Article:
4. List

    Scott Carthy only graduated from Kingston University’s Graphic Design course last summer, but the 22-year-old Irish creative looks like he has a very big 2015 in front of him if the first week is anything to go by. Uploaded just seven days ago, Scott’s new film Litefeet has racked up thousands of views and been featured on many of the leading creative blogs around. The film – which follows New York subway dancers against the backdrop of a city-wide crackdown on their activities – is the follow-up to 1050.6© Scott’s first look at the same issue which we featured back in May.

  5. List

    There are coffee table books, and then there are huge, fantastic publications so weighty that they’re likely to shunt your table a couple of inches closer to the floor, as in the case of this staggering beauty by TASCHEN. The Rolling Stones is a 518-page testament to the incredible wealth of photographs that have been taken of the iconic band over the course of their 50 year career, and it’s breathtaking.

  6. Main

    It’s great when we speak to editors and founders of the best magazines on the stands today, and they say that the reason they created it in the first place was that “There wasn’t a magazine for me on the racks. There wasn’t one that did what I wanted.” Leith Clark is a stylist to the stars, and has been entrenched in the world of fashion and style for over a decade.

  7. List

    On Tuesday afternoon America’s largest lingerie retailer, Victoria’s Secret, descended on London with a horde of “Angels” to execute one of their famed multi-million pound productions, complete with wings, light shows, male back-up dancers and several hundred black and silver balloons.

  8. List-3

    Harley Weir is an extraordinary talent. Her work is bold and unreserved, whether it be part of a personal project investigating the border between Israel and Palestine, a vibrant fashion editorial for the likes of British Vogue, or a series of ethereal portraits capturing redheads with all of the eerie stillness of Millais’ Ophelia.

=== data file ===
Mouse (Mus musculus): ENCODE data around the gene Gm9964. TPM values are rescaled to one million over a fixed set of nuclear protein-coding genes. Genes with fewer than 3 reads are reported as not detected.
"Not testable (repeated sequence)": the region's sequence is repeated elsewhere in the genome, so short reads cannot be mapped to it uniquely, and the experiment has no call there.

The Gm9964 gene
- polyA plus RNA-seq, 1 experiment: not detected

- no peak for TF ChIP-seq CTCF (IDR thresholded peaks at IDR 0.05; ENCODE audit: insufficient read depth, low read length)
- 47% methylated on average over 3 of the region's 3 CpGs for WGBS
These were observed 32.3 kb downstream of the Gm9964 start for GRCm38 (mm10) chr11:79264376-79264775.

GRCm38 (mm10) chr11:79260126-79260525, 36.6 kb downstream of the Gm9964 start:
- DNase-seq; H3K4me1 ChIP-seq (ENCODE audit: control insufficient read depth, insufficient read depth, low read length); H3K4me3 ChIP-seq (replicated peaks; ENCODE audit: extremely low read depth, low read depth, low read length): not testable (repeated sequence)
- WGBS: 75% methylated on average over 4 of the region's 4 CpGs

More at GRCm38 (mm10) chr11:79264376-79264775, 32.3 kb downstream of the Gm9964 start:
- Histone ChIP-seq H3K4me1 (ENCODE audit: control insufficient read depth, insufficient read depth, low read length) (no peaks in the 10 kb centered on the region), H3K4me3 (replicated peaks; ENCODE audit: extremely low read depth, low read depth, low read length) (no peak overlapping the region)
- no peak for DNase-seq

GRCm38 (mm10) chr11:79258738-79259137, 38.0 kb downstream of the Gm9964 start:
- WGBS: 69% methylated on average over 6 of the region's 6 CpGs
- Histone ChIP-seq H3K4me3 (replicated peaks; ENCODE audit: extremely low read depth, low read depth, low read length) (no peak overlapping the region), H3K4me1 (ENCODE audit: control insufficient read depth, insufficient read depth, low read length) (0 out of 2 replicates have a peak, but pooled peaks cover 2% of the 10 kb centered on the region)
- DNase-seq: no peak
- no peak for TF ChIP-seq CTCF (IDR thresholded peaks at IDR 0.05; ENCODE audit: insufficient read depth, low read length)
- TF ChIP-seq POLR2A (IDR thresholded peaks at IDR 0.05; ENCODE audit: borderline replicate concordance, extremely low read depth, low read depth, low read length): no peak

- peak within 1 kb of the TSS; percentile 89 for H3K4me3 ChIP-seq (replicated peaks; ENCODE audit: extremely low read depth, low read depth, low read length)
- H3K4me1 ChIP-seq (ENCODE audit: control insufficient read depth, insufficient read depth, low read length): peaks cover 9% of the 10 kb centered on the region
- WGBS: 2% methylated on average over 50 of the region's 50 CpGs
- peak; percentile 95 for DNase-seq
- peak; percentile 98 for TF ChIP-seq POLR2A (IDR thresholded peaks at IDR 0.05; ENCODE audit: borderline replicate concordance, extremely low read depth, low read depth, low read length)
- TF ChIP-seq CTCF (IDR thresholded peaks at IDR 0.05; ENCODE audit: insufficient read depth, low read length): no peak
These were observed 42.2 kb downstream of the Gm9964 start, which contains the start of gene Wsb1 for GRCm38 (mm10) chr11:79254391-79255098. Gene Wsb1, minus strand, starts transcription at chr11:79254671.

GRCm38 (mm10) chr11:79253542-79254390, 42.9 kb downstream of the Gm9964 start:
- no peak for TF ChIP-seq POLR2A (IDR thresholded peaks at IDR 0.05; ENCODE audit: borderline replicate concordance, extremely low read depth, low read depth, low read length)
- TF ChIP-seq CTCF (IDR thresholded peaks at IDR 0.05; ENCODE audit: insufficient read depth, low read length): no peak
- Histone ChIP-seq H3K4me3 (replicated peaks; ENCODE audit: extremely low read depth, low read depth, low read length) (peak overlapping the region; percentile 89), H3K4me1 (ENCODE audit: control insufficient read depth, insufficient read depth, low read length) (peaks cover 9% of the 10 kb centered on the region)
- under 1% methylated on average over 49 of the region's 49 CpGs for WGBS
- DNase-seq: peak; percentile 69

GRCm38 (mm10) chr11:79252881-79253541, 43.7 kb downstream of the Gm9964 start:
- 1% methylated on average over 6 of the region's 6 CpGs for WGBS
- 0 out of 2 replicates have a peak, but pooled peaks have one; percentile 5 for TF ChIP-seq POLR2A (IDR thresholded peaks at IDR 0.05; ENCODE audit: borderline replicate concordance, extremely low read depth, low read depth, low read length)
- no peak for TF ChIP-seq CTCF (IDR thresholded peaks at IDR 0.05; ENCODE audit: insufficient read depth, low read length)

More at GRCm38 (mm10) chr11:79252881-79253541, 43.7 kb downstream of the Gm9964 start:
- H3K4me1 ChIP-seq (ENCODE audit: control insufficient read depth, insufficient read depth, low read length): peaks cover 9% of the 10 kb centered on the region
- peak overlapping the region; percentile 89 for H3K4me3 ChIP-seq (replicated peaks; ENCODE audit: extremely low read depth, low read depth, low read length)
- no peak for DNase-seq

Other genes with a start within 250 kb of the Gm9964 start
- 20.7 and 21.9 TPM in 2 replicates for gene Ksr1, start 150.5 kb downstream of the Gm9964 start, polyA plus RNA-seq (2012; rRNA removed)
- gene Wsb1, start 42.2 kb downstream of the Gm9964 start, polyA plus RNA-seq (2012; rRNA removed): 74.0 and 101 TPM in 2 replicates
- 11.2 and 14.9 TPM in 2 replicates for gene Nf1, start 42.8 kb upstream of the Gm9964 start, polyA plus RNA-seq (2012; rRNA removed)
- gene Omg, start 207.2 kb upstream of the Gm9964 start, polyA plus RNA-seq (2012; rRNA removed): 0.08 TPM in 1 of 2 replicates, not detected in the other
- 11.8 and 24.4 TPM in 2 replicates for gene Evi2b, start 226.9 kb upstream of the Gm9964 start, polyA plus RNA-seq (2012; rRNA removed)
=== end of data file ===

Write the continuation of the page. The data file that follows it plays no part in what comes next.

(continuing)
9. List

    Back in August, Thames & Hudson published Collector’s Edition, a stunning book collecting collector’s editions of music and literature releases. Now, to continue the rather meta trajectory of the original, the book’s author and creative director, Stuart Tolley, founder and director at creative agency Transmission, has released a collector’s edition of Collector’s Edition in the form of an “artist cover bomb” series, which has seen ten artists whose work appears in the book decorate a copy, and which will be sold in an online auction to raise funds for The Alzheimer’s Society. He talks us through the “very loose” brief he set the participants, and how it felt for him to have the likes of Paul McCartney and Nick Cave decorating a book he created.

  10. List

    There are equal doses of pleasure and frustration to be had in stumbling across the work of a photographer you’ve never seen before. It’s classic FOMO on a macro scale, coupled with joy at the prospect of showing off the treasure you’ve found. At least that’s what I felt when I discovered that photographer Mark Neville was to be showing two of his photo-series alongside one another in a new show entitled London/Pittsburgh at London’s Alan Cristea Gallery.

  11. List-flyers-for-the-institute-at-sexology.-photography-by-russell-dornan_-design-by-liam-relph-(3)

    London’s Wellcome Collection space always hosts explorations of the things that fascinate us most. It’s covered death, it’s exhaustively explored the human body in all its glory and grotesquery, and now it’s moved on to surely the most fascinating of all – sex, or more precisely, how people have studied it.

  12. List

    How’s this for a collaboration? Artist Quentin Jones, who counts photography, animation, painting and filmmaking among the tools of her trade, has teamed up with spatial designer Robert Storey to create the setting for her new exhibition in the The Vinyl Factory Space on London’s Brewer Street, with Robert creating a set for each of Quentin’s works.

  13. List

    There’s a real appetite here on the internet for old black and white photos being presented in colour, but in the main they tend to focus on historic or social themes. It’s less common to see sports photography undergoing this treatment, which is why we were so struck by the work of Gooner Frog when we came across it on Facebook.